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Last Updated on Wednesday, 05 May 2010 15:59
Published on Thursday, 24 February 2005 00:00

By using the Hubble Space Telescope (HST) as a 'time machine', astronomers from the Universities of Edinburgh and Oxford in the UK and the Space Telescope Science Institute (STScI) in Baltimore in the USA have been able to trace back the history of massive elliptical galaxies. They have found that galaxies of this kind, which still exist today, were already luminous families of stars about 10 billion years ago when the universe was only one third its present age.

Their latest observations suggest that these galaxies were still in the process of formation at that time, converting large quantities of gas into brilliant blue stars. Studying quasars, and the galaxies that host them, has been the key to this piece of cosmic archaeology. The results will be presented at the National Astronomy Meeting in Bristol on Tuesday 9 April by Dr Marek Kukula of Edinburgh University.

Quasars are amongst the most luminous objects known and very strong evidence suggests that a quasar is powered by material being sucked onto a supermassive black hole at the centre of a galaxy. Even forty years after their discovery, these objects seem extraordinary: less than one light-day across yet outshining by a thousand times or more an entire surrounding galaxy spanning thousands of light years and consisting of tens of billions of stars.

In the present-day universe quasars are extremely rare but they were much more common at earlier epochs. Their numbers peak between redshifts of 2 and 3, when the universe was roughly a third of its present age. However, astronomers now know that dormant black holes of the necessary mass to power quasars (roughly a billion times the mass of the Sun) are found in the centres of many nearby massive elliptical galaxies. Such massive black holes have been found nowhere else in the local universe and this suggests that the quasars seen at high redshifts are in the ancestors of today's massive ellipticals. For the past 5 years, the Edinburgh/Oxford/STScI team has been using the HST to study galaxies hosting quasars at a range of distances from the local universe out to a redshift of about 2, corresponding to a distance of around 10 billion light years.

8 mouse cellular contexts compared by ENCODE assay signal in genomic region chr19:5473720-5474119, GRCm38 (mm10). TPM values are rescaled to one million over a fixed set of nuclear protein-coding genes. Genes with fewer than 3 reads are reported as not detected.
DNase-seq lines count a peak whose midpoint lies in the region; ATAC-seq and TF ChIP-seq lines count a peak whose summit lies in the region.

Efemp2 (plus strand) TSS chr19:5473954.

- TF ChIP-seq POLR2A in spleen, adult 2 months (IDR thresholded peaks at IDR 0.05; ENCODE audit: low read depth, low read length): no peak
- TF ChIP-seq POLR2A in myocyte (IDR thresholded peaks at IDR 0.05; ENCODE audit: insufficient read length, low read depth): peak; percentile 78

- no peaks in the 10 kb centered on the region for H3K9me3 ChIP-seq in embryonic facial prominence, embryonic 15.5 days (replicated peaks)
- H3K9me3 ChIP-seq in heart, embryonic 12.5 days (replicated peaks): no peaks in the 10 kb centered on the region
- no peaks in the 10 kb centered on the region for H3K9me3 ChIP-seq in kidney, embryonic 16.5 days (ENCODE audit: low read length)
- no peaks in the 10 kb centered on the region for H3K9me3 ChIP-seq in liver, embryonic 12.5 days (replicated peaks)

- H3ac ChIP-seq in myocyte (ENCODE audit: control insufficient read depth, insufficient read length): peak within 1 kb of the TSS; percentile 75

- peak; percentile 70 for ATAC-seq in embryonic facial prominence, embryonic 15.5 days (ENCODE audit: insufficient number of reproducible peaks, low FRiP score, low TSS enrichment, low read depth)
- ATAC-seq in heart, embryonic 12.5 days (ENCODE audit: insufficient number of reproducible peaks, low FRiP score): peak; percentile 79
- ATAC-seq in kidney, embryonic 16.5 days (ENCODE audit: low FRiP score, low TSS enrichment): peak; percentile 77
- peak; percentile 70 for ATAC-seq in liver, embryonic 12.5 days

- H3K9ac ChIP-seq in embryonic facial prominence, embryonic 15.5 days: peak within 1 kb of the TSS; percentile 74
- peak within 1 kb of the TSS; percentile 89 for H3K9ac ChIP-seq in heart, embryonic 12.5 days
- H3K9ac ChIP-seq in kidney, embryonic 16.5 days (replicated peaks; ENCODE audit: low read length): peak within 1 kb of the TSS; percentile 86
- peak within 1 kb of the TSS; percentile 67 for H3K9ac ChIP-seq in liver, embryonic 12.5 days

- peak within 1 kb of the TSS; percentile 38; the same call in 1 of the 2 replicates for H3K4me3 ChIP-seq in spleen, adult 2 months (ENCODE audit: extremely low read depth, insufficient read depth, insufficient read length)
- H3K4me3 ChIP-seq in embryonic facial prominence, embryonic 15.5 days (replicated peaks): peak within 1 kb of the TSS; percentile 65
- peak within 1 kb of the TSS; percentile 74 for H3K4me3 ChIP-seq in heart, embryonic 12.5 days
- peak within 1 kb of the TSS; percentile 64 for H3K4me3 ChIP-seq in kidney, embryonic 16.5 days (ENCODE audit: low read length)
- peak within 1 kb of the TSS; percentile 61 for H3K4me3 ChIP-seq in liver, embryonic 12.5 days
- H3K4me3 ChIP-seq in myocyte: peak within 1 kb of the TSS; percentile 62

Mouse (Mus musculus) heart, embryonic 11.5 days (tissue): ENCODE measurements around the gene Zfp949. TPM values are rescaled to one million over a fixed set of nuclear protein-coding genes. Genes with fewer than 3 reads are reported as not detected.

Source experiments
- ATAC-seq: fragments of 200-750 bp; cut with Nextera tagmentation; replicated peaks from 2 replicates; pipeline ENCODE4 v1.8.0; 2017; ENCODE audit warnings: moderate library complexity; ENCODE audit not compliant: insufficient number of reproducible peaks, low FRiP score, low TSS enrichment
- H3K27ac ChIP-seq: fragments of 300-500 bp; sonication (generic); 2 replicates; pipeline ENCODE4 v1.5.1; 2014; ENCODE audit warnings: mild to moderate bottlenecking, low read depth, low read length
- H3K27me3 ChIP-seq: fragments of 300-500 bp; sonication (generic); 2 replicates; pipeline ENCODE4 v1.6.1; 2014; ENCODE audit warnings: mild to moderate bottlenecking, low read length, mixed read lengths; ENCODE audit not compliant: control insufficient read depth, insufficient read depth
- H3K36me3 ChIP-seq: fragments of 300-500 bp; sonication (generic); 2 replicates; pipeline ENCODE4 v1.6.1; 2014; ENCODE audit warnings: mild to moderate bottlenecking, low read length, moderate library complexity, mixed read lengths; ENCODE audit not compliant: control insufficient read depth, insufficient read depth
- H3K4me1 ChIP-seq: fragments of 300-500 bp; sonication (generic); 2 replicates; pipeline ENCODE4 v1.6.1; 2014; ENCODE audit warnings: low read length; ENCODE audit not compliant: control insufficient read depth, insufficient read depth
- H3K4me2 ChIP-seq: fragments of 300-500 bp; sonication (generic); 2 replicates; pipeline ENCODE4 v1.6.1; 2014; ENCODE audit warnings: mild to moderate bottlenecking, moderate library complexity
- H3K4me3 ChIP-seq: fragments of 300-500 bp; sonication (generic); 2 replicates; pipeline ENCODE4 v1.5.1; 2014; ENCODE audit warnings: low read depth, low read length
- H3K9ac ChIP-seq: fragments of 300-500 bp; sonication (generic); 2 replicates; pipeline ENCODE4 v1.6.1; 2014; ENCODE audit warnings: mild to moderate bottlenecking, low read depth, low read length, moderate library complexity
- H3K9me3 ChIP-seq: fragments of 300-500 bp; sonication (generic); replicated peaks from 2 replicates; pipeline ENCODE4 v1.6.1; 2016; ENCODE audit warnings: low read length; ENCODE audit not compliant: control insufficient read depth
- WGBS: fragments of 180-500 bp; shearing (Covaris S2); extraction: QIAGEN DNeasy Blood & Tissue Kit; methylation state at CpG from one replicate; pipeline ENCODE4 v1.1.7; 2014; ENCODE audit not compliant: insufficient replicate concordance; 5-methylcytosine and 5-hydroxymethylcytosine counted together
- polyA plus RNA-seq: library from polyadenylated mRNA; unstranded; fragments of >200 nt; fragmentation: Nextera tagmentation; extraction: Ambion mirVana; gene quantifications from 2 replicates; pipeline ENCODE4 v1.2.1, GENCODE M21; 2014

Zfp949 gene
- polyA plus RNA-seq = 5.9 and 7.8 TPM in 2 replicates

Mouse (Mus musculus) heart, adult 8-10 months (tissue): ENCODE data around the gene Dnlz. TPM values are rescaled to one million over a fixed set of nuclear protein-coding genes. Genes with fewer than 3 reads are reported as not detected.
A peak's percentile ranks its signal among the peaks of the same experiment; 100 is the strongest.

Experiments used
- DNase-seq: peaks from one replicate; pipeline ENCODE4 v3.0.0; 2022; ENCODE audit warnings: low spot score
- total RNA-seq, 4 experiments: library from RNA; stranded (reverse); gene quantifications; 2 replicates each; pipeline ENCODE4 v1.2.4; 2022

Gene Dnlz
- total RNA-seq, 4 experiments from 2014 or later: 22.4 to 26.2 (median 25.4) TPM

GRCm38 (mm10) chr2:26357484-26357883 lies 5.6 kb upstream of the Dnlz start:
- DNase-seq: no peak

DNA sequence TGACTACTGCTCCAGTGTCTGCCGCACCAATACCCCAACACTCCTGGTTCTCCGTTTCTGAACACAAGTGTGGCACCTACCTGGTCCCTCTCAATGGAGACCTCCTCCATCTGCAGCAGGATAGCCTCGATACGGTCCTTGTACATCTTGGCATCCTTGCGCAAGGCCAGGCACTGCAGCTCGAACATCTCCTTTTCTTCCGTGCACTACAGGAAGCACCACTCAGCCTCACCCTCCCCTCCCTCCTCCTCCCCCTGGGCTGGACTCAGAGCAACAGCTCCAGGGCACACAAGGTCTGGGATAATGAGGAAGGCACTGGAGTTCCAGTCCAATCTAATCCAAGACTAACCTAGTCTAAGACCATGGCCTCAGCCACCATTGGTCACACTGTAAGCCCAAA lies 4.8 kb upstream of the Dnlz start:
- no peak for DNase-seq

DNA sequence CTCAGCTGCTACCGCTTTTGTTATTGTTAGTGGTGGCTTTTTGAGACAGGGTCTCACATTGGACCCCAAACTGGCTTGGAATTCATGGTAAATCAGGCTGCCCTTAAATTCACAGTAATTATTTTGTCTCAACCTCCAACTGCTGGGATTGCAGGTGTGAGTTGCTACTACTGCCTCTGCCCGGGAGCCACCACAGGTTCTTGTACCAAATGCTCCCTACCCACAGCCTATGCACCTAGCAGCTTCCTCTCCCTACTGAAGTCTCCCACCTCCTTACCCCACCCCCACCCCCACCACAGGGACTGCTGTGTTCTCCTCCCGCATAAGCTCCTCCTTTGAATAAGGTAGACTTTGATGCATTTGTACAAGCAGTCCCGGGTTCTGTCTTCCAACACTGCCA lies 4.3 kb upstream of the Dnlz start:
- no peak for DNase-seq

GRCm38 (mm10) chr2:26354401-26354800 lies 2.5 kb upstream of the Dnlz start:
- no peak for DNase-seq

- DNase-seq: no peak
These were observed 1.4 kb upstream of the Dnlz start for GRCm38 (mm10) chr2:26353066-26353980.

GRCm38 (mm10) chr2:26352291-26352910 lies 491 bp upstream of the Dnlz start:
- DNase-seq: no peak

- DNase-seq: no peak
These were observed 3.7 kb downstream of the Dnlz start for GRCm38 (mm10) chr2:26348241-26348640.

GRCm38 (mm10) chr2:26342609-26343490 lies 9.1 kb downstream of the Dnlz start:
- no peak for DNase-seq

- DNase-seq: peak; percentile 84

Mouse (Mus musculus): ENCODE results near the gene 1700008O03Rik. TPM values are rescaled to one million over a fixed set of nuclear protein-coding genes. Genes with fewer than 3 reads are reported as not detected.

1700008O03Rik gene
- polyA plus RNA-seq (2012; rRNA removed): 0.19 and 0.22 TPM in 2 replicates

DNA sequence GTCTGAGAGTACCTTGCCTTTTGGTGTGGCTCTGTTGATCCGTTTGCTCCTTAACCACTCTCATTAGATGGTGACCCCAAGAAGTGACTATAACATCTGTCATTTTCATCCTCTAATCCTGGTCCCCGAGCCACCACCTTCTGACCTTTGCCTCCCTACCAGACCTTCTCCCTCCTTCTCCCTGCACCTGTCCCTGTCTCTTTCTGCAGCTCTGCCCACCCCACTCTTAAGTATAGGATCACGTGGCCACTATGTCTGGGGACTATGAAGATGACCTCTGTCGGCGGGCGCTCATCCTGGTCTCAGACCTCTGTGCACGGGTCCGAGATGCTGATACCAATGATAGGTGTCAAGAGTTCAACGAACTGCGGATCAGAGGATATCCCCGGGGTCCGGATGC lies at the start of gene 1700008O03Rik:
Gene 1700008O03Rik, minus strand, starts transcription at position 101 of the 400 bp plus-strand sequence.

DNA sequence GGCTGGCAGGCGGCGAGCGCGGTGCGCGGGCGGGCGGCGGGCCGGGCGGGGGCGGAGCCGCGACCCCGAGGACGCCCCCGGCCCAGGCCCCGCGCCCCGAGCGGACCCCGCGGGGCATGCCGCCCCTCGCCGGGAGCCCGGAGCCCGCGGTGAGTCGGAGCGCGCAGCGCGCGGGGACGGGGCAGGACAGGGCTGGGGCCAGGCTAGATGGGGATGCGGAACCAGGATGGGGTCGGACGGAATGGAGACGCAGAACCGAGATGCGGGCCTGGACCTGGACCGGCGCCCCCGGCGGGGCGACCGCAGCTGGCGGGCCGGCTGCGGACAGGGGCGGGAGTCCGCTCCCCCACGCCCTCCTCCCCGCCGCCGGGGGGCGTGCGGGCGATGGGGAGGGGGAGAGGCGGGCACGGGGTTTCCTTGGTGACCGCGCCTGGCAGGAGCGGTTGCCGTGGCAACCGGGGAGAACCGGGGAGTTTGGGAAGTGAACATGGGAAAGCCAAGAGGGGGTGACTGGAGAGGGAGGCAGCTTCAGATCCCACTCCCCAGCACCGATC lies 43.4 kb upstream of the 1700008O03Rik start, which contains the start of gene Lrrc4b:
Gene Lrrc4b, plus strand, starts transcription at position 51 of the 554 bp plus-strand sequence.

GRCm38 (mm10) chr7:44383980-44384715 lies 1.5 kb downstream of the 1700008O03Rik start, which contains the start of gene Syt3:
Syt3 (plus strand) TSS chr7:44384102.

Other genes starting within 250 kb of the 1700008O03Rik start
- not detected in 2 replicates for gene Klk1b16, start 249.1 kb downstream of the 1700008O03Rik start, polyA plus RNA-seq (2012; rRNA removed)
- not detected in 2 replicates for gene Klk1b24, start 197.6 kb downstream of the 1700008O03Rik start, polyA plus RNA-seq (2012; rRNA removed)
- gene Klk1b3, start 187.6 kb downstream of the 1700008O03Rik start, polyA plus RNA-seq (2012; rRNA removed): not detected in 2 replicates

"The extraordinary luminosity of quasars poses a particular problem when we wish to observe the galaxies in which they lie," says Marek Kukula. "The central quasar nucleus is often so bright that it completely swamps the starlight from the surrounding galaxy and for many years it proved impossible to obtain reliable information about quasar hosts. HST has changed all that, allowing us to separate the halo of starlight from the glare of the central quasar."

The team started by observing some of the nearest quasars, at redshifts of around 0.2, and found, that with very few exceptions, their host galaxies are massive, luminous ellipticals - exactly what they expected. Then to understand how these massive elliptical galaxies formed and evolved, they turned their attention to more distant quasars. Visible light emitted by a quasar at a redshift of 2 is received as near infrared radiation, at a wavelengths of several microns. So to make a proper comparison with visible images of nearby quasars, astronomers need near-infrared images of the remote ones.

For very distant host galaxies, it is far more difficult to separate the starlight from the light of the central quasar. However, detailed analysis of the team's high-redshift HST images shows that luminous galaxies are present around the quasars.

"This is an exciting result," says Marek Kukula, "since it implies that today's massive elliptical galaxies were already luminous stellar systems at a redshift of 2, when the universe was only a third of its current age. However, our infrared images alone cannot tell us is how close these high-redshift host galaxies are to becoming fully-fledged massive ellipticals like the ones we see around us in the local universe. To find out whether the hosts already contain a large mass of mature stars, or whether they are still relatively small galaxies with a high proportion of young, but very luminous stars we need to determine their colours. Young stars will be much bluer than an older, more established stellar population. Initial results from our most recent HST observations seem to indicate that the host galaxies are emitting more ultraviolet light than would be expected if they are made up purely of mature stars. This suggests that in these very distant quasars we really are seeing the massive elliptical galaxies in the process of formation."

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